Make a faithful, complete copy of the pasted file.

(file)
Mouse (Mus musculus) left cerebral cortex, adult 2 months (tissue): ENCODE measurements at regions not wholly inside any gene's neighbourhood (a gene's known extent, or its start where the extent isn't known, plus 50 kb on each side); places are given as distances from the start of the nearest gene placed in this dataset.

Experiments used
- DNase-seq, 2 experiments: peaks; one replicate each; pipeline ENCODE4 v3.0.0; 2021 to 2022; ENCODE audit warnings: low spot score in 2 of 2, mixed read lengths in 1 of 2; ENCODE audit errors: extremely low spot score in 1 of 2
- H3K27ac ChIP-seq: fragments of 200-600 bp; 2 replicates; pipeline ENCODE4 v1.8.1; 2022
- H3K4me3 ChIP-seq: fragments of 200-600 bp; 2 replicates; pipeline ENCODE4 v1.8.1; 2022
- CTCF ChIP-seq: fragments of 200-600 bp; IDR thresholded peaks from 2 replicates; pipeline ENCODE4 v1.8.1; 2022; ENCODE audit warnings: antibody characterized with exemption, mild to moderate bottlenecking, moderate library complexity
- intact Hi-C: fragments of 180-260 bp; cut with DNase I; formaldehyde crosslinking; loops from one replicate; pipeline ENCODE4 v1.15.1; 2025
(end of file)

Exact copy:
Mouse (Mus musculus) left cerebral cortex, adult 2 months (tissue): ENCODE measurements at regions not wholly inside any gene's neighbourhood (a gene's known extent, or its start where the extent isn't known, plus 50 kb on each side); places are given as distances from the start of the nearest gene placed in this dataset.

Experiments used
- DNase-seq, 2 experiments: peaks; one replicate each; pipeline ENCODE4 v3.0.0; 2021 to 2022; ENCODE audit warnings: low spot score in 2 of 2, mixed read lengths in 1 of 2; ENCODE audit errors: extremely low spot score in 1 of 2
- H3K27ac ChIP-seq: fragments of 200-600 bp; 2 replicates; pipeline ENCODE4 v1.8.1; 2022
- H3K4me3 ChIP-seq: fragments of 200-600 bp; 2 replicates; pipeline ENCODE4 v1.8.1; 2022
- CTCF ChIP-seq: fragments of 200-600 bp; IDR thresholded peaks from 2 replicates; pipeline ENCODE4 v1.8.1; 2022; ENCODE audit warnings: antibody characterized with exemption, mild to moderate bottlenecking, moderate library complexity
- intact Hi-C: fragments of 180-260 bp; cut with DNase I; formaldehyde crosslinking; loops from one replicate; pipeline ENCODE4 v1.15.1; 2025